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SVM And Its Partners Train Farmers And Veterinary Staff On Monitoring Tools For Antimicrobial Use In Animals

SVM Training


The School of Veterinary Medicine (SVM) of the College of Health Sciences at the Kwame Nkrumah University of Science and Technology (KNUST) in collaboration with the Veterinary Services, Ministry of Food and Agriculture (MoFA), World Health Organisation (WHO), Food and Agriculture Organisation (FAO), and the World Organisation for Animal Health (WOAH), has organised a weeklong workshop to train farmers and veterinary staff on the Monitoring Tool for Antimicrobial Use (AMU) in Terrestrial and Aquatic animals at farm hatcheries and veterinary clinics.

The Dean, Professor Benjamin Emikpe stated that the fight against Antimicrobial Resistance (AMR) which is in line with the One Health Concept called for this workshop to build and strengthen the capacity of veterinarians and the farmers on data collection for AMU at the farm level. He urged the participants to use the knowledge acquired from the workshop to impact their various regions.


Dr. Mabel Abudu
Dr. Mabel Abudu, Regional Veterinary Officer (RVO), Ashanti Region


Dr. Mabel Abudu, the Regional Veterinary Officer (RVO) for Ashanti Region in her remarks indicated that AMR is a global concern due to the loss of human and animal lives resulting in food security and food safety issues which is a threat to the poverty reduction agenda. She added that AMR is a complex phenomenon that needs a tactful approach for redresses such as ensuring policy decisions are evidence-based and require data collection, analysis, and interpretation. ‘AMR threatens progress in transforming food systems to become more economically, socially, and environmentally sustainable. This is because more farmers may struggle to prevent and manage infections which in turn disrupts food supply chains and increase the number of people in extreme poverty, Dr. Mabel explained.

She stressed that aside from human lives being lost, food for humans and income generation will also become a problem, especially for people in developing countries. She hoped that other partners of the AMR fight would continue the good work.


Rev John Manu
Rev. John Manu, Regional Director, MoFA


The Regional Director for Agriculture at MoFA, Rev. John Manu, emphasised that the indiscriminative use of antimicrobial drugs has become a menace and source of concern in both human and animal healthcare delivery, this he said has resulted in antimicrobial resistance and become a threat to human and animal health as well as its repercussion on the environment and hindering the achievement of the Sustainable Development Goals (SDGs).  He, therefore, encouraged the participants to make the best use of the application (Kobo Collect App) developed by the AMR Multi-Partner Trust Fund (MTPF) to improve AMR data collection.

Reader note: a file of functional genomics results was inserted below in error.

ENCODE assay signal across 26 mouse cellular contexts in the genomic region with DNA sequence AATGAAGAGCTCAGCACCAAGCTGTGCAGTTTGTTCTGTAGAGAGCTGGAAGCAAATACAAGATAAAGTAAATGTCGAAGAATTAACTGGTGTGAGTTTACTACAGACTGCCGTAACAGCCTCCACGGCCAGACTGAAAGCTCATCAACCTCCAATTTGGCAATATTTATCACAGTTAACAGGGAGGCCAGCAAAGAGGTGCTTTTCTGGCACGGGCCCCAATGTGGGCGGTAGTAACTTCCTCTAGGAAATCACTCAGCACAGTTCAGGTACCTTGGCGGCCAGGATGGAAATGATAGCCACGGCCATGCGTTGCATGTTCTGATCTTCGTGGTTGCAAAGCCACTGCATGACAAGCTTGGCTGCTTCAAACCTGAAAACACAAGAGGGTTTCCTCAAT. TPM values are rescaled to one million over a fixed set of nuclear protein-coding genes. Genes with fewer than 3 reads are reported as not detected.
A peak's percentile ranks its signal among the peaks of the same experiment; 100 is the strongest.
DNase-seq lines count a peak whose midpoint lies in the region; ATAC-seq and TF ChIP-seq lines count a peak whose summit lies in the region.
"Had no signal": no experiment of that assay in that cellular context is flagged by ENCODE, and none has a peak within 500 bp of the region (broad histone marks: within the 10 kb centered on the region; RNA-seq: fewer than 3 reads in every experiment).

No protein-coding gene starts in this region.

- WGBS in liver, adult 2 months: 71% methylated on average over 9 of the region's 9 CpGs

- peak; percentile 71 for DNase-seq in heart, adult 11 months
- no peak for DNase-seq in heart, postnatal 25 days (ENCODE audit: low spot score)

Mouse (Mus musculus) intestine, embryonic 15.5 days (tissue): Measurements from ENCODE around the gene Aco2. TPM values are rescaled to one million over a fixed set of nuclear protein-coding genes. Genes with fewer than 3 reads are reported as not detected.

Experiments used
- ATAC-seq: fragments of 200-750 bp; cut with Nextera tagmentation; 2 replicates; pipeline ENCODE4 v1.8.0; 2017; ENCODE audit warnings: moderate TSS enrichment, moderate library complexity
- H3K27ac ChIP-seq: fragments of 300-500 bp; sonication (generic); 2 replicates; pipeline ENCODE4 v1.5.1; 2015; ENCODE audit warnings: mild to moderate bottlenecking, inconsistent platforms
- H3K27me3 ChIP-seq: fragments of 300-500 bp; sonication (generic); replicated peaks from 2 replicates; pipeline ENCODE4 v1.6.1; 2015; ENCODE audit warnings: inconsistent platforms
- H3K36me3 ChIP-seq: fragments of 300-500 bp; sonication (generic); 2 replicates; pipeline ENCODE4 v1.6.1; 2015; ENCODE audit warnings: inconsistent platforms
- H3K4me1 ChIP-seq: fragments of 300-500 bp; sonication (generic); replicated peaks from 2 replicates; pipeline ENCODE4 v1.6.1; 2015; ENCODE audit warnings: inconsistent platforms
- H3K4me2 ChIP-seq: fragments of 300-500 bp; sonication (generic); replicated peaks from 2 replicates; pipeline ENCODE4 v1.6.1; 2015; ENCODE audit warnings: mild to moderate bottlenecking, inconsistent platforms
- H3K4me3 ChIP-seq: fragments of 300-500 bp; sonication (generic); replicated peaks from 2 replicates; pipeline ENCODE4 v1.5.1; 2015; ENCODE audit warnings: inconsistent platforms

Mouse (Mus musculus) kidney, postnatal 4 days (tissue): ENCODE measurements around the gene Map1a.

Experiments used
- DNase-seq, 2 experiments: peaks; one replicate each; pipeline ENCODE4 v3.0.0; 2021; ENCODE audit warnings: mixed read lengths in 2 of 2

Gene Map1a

Dr. George Hedidor
Dr. George Hedidor,  Technical officer, WHO


According to Dr. George Hedidor, a technical officer at WHO, this weeklong training program on the use of an App for data collection is a step to further make data, especially from the animal health sector available. ‘To support the one health process, the WHO is pleased to be part of this process and ready to provide technical support to see to the realisation of the objectives of this workshop. As a follow-up to this, we should think beyond data collection and look at integrating this tool into routine reporting processes to ensure sustainability. Also, there should be a real-time feedback system to allow data sources for the initial appropriate interventions to be put in place where needed, he stated.

Mr. Benjamin Adjei, a representative from FAO Ghana, assured of his outfit’s continuous support in providing internship opportunities and ensuring data that would be analysed to inform policy.

Other facilitators; Dr. Kofi Afakye; Dr. Benjamin Kissi Sasu; Dr. Kofi Abuh; Dr. Kwakye-Agyemang and Dr. Benjamin Nuertey took participants through the Overview and importance of AMR and AMU in the food and agriculture sector, human health sector, on-farm data collection in the animal sector, the role of veterinary medicines importers in AMU sales data collection, and templates for farms, hatcheries, and veterinary clinics. Participants were also divided into groups for a practical session using the Kobo Collect App for AMU data collection at farms, hatcheries, and veterinary clinics.